President Trump put smiles on the faces of auto industry executives this week when he announced plans to roll back government fuel economy standards.
The regulations in question are the controversial Corporate Average Fuel Economy (CAFÉ ) standards, the most recent of which was put in place by the Environmental Protection Agency (EPA) under President Barack Obama, and call for auto manufacturers to have an average fuel economy of 54.5 mpg across their fleets by the 2025 model year. The average fuel economy for all cars sold in 2012, when the laws were passed, was 23.2 mpg.
The looming threat of meeting the new standard has forced automakers to make some serious changes. The most obvious, of course, has been the growth of the electric vehicle (EV) segment. True EVs like the Tesla, Chevrolet Bolt, and Toyota Prius Prime saw their sales increase 59 percent in 2016 and new alternative power vehicles are popping up in showrooms from virtually every manufacturer in the world. Despite their rising popularity, though, electric vehicles still represent just 1 percent of total U.S. auto sales, making them very much a speculative bet on the future for the companies who make them.
Cresting the 54.5 mpg hurdle has also manifested itself in some less obvious ways that involve keeping gasoline-powered engines, but using technology to make them more efficient. Examples include the widespread use of lower displacement engines, aided by turbochargers, and the use of ultra-light-weight building materials. BMW, for example, now puts at least one turbocharger in every new car it sells in the U.S. – with the exception of its all-electric i3. Ford, for its part, has begun building its best-selling F-series pick-up trucks out of aluminum and special military-grade alloys, which make the trucks lighter, and thus, they require less gas to move.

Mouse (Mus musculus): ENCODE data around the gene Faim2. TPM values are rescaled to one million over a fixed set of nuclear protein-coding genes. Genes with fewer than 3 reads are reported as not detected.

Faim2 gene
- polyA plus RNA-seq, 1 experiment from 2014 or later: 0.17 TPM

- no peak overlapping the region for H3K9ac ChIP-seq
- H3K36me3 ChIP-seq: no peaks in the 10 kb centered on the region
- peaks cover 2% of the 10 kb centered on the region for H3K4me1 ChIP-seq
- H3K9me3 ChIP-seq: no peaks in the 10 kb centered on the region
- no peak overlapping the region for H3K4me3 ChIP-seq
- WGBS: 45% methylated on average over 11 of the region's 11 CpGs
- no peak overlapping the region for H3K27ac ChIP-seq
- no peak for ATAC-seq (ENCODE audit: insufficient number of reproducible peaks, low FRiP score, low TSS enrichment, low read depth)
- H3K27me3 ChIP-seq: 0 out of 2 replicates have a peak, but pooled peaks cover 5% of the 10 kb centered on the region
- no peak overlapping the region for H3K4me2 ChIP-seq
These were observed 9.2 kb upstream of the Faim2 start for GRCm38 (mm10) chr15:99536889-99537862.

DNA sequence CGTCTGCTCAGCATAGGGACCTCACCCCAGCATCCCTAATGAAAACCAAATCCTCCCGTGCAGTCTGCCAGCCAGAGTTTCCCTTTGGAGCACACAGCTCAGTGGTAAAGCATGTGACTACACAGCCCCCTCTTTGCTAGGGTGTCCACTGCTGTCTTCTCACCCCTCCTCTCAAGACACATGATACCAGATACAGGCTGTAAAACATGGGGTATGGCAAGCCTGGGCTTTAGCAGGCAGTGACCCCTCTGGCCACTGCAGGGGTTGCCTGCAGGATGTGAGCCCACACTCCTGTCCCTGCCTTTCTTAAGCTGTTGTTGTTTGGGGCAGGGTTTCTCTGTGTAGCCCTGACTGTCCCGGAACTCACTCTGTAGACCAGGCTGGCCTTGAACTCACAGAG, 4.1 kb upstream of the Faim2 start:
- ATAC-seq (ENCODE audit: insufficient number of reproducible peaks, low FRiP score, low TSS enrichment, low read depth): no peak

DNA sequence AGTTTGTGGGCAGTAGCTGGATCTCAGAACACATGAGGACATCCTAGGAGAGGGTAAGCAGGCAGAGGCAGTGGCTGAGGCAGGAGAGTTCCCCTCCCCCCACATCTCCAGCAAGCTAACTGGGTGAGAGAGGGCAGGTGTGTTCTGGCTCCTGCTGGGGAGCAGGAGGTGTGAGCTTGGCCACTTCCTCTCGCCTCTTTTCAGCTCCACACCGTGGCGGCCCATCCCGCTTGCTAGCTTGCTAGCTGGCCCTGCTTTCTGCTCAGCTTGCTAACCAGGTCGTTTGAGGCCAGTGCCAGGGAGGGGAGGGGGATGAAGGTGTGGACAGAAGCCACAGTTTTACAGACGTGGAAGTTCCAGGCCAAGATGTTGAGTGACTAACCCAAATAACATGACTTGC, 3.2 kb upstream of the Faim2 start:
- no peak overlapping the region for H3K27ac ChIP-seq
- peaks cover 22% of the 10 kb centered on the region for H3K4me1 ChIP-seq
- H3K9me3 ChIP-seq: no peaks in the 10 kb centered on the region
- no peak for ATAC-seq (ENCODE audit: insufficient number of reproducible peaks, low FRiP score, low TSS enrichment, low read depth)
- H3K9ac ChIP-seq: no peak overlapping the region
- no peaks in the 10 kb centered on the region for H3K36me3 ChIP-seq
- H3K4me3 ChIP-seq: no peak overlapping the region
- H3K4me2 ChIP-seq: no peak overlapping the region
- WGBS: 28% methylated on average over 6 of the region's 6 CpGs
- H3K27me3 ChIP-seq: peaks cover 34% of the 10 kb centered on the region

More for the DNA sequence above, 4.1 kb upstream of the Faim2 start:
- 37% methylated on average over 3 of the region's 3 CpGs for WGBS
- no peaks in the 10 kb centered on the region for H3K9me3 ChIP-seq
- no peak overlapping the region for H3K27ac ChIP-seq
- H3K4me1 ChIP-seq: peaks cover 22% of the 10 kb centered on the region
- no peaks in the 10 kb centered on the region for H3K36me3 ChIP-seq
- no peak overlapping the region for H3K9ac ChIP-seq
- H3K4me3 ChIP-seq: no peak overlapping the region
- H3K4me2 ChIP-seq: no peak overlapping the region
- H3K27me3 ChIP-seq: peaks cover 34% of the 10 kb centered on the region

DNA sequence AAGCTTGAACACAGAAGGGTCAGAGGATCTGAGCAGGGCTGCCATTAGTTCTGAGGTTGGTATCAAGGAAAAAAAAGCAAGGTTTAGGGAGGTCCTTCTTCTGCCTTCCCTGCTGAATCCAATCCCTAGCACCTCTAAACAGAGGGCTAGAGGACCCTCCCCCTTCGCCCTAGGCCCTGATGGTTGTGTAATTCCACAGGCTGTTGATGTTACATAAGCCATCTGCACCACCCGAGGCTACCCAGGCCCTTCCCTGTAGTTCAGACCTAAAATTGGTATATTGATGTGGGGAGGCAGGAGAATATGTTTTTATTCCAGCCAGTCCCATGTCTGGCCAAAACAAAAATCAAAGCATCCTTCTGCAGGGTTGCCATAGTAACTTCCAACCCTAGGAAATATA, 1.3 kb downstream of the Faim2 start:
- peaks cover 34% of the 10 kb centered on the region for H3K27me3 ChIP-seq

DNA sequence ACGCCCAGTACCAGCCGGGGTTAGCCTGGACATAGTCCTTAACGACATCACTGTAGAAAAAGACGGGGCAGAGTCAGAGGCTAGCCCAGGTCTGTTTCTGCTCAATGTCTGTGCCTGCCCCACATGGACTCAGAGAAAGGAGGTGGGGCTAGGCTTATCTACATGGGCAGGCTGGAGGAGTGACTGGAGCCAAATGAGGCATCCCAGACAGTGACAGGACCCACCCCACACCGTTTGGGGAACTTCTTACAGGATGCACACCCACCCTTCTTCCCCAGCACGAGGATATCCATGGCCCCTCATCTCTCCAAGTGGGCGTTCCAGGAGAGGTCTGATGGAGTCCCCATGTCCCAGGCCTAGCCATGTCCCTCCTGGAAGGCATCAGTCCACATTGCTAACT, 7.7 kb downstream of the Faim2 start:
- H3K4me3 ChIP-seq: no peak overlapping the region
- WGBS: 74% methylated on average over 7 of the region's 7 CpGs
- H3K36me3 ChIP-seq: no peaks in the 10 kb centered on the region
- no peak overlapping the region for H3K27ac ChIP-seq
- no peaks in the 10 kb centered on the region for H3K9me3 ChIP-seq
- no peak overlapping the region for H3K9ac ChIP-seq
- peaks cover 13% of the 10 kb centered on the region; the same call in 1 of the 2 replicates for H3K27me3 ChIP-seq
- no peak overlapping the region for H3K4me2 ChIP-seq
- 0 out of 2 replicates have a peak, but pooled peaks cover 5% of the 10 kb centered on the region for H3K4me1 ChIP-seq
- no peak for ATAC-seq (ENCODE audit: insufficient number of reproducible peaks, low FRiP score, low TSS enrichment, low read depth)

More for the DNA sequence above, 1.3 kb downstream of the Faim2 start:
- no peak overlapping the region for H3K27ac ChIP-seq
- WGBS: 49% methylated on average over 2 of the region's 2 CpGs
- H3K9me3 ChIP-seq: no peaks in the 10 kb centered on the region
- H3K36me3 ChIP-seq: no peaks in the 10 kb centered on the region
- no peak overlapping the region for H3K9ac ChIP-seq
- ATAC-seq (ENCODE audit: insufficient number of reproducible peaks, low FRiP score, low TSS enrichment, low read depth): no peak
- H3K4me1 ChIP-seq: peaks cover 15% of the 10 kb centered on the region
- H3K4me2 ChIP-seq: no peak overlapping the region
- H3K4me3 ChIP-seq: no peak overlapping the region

That last point is an important one. The Ford F-150 pick-up truck has been the best-selling vehicle of any kind in America for the last 35 years. Americans really like trucks. In fact, through January of this year, nearly 60 percent of U.S. new vehicle sales were accounted for by light trucks and SUVs. That trend is supported by average U.S. gasoline prices that have stayed in the $2-$3 per gallon range for the last few years, but, even when gas prices shot above $4 per gallon in 2012, SUV and truck sales stayed strong. However, by using lighter weight materials, a turbocharged V6 motor and a 10-speed transmission, Ford has managed to crank the average fuel economy of the F-150 up to 17 mpg in the city and 21 mpg on the highway. They also managed to increase horsepower and torque along the way.
Porsche has gone even further. Its newly introduced, second generation Panamera sports sedan is a 4,400 pound, four-door that cruises to 60 mph in just 3.6 seconds, has a top speed of 190 mph and a computer system running over 100 million lines of code. To put that in perspective, the previous generation Panamera had 2 million lines of code, the Space Shuttle ran on about 400,000 lines of code, and Microsoft Office 2013 had about 45 million lines of code. The new Porsche isn’t a car with a computer in it; it’s a computer with wheels! The Panamera uses all of this computer wizardry, of course, to catapult its gigantic body through space at break-neck speeds while also managing to get about 29 mpg on the highway.